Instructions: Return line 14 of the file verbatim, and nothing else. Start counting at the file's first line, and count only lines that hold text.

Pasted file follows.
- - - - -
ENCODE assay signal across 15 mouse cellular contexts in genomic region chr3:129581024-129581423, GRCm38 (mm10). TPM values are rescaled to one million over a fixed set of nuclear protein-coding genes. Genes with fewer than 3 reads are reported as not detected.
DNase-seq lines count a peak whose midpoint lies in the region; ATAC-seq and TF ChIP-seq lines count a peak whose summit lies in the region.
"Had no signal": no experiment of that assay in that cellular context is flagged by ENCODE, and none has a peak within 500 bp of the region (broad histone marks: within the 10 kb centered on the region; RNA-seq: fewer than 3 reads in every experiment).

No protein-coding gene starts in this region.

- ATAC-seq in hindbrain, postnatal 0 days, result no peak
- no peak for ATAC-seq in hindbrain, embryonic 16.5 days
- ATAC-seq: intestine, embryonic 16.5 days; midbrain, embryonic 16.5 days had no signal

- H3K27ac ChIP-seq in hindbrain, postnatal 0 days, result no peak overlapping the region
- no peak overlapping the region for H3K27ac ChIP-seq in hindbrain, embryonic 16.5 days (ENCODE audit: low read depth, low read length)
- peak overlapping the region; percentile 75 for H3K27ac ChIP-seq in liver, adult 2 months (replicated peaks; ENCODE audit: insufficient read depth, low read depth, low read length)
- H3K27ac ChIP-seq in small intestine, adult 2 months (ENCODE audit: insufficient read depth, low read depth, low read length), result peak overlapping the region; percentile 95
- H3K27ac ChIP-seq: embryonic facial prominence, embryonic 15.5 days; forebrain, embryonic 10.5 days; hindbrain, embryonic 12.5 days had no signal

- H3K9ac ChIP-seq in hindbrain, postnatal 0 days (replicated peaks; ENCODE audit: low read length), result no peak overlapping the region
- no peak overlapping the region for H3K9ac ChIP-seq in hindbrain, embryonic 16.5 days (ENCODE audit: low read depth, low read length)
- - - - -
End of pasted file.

- no peak overlapping the region for H3K9ac ChIP-seq in hindbrain, embryonic 16.5 days (ENCODE audit: low read depth, low read length)